Kyle Buzaki taught himself to play golf, but last year the teenager was off his game.
He was tired, his stomach hurt, his weight was dropping. He wasn’t himself.
When his mother, Sherrie, came home from work, Kyle would be asleep. He struggled through post-season golf tournaments for the Stow-Munroe Falls High School Bulldogs.
Sherrie and her husband, Steve, were worried. Kyle is quiet and stoic and often kept his discomfort to himself.
“He’d say his stomach hurt but we didn’t know how bad he felt,” said Steve. “His whole body hurt.”
A referral to an allergist revealed Kyle had food allergies. Tests showed he was allergic to an assortment of fruits, wheat and corn. Sherrie started carefully preparing foods that would fit his special diet. But it didn’t help, and Kyle grew frustrated.
They went to see Akron Children’s Hospital Gastroenterology specialist Dr. Sirvart Kassabian. Kyle’s weight loss, his abdominal pain and elevated inflammatory markers in his blood prompted Dr. Kassabian to order scopes of his upper and lower gastrointestinal tract.
The scopes showed areas of inflammation in his esophagus, stomach and small and large intestines — indicating Kyle had Crohn’s disease.
Crohn’s is a chronic inflammatory bowel disease in which the body’s immune system attacks healthy tissue, producing inflammation. The cause is unknown, and there is no cure. But medication can control symptoms.
Sherrie and Steve were nervous telling Kyle about his diagnosis.
“But he immediately said, ‘I knew it. I had all the symptoms,’” Sherrie said. “It was almost like he was relieved to finally have an answer to his pain, and confirmation that he wasn’t making it up. He just wanted so badly to feel better.”
It turned out the inflammation had caused false positives on Kyle’s allergy tests, she said.
In May, Kyle started intravenous infusions of Remicade, a drug used to treat autoimmune diseases.
“He was nervous at first, but the nurses at Akron Children’s were wonderful,” Sherrie said. “They told him, ‘We don’t bite’ and they never have! They treat him like a king.”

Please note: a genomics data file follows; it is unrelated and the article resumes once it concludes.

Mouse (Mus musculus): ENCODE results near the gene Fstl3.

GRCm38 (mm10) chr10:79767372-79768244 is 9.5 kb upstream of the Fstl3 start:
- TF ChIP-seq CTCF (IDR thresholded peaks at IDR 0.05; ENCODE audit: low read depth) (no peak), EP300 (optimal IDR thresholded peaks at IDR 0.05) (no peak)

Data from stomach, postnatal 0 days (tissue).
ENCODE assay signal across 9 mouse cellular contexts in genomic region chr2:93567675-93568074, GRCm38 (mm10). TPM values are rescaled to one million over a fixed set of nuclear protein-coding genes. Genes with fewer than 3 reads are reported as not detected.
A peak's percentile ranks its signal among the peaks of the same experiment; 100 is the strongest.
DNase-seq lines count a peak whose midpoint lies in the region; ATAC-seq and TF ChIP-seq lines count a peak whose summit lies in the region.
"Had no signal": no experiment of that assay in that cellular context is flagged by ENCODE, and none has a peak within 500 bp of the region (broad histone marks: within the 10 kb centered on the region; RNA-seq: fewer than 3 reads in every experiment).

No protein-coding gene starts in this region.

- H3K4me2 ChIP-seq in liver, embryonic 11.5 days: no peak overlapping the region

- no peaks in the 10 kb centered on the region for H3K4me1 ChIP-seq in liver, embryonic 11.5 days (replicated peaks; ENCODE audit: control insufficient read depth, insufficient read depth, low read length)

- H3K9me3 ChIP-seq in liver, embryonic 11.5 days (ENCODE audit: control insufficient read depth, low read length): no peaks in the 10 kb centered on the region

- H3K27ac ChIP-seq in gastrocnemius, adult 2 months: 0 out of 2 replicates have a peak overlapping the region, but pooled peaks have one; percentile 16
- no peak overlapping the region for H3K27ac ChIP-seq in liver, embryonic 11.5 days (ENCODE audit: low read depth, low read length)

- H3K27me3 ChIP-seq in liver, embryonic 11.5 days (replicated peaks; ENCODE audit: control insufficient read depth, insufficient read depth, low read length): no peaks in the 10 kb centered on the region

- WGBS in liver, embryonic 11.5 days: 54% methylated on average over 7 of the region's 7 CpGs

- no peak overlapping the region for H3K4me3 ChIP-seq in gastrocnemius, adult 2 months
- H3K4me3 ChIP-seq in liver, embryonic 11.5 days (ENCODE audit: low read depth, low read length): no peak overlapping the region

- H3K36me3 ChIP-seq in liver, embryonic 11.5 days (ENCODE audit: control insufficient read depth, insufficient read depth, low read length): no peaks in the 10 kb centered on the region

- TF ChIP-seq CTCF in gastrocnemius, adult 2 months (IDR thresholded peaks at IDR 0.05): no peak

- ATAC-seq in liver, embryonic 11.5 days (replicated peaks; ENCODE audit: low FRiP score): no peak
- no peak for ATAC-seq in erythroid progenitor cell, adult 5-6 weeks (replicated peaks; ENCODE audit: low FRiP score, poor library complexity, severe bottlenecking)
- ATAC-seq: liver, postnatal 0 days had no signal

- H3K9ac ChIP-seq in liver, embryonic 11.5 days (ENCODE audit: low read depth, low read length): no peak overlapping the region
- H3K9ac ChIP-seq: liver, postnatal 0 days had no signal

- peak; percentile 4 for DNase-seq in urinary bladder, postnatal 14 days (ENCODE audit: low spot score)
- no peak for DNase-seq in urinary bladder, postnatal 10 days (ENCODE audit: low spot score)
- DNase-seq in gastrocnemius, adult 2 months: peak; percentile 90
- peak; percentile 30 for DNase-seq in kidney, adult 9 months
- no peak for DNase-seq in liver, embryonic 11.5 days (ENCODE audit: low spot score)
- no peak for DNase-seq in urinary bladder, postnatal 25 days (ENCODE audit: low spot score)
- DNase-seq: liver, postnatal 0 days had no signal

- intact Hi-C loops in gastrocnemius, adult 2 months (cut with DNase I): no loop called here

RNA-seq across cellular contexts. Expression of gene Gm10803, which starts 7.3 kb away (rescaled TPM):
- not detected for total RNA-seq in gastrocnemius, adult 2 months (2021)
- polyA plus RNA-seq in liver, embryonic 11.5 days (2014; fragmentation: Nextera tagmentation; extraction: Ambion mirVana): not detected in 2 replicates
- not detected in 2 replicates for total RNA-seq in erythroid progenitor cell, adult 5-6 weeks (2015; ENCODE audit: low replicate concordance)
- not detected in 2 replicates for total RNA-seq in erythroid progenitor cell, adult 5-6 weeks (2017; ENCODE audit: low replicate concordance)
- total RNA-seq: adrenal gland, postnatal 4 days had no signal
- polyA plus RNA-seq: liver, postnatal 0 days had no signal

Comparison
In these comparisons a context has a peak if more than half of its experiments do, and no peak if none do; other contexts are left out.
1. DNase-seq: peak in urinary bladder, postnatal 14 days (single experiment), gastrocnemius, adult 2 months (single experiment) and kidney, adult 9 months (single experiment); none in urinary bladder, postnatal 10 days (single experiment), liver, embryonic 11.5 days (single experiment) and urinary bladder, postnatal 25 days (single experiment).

The infusions every 8 weeks had an immediate effect, and his disease in now in clinical remission.
“After the first 2 weeks, I was feeling a lot better,” said Kyle, who has since regained 20 pounds he lost.
“He’s doing awesome,” Dr. Kassabian said. “His inflammatory markers are now normal. He’s growing normally, gaining weight.”
As a high school junior this year, Kyle had an outstanding golf season, averaging a score of 76 for 18 holes. He was named Suburban League National Conference Player of the Year and helped the Bulldogs win the National Conference title. Kyle was also named team MVP and he won a couple tournaments.
His parents are most proud that Kyle won the Suburban League Scholar Athlete Award.
In recognition of Crohn’s and Colitis Awareness Week Dec. 1-7, Kyle wants other sufferers to know there is hope: “Stay positive. It can always get better,” he said.
Dr. Kassabian said symptoms of Crohn’s and colitis aren’t always obvious. Some patients don’t develop diarrhea or blood in the stool. Those with family history and symptoms such as weight loss and ongoing belly pain need to be evaluated.
“It’s critical to make sure you treat the disease early so you don’t stunt growth,” she said. “Growth is a concern because the body can’t absorb nutrients. You only have a short time before growth plates close and you’re done.”
Sherrie, an accountant, and Steve, an industrial designer, are relieved that their son is feeling better. Their relief is tempered by the realization that Crohn’s is a chronic condition that Kyle will always have to deal with.
“It’s tough to watch your child go through something like this,” Steve said.
Remicade, a biologic medication, has vastly improved treatment, and allows patients a much better quality of life than could be achieved previously. Dr. Kassabian is confident even better medications will be available for Kyle down the road.
With older sister, Kristen, attending The Ohio State University, Kyle is starting to look at schools. He hopes to play the game he loves at the collegiate level, determined to not let Crohn’s disease knock him off course.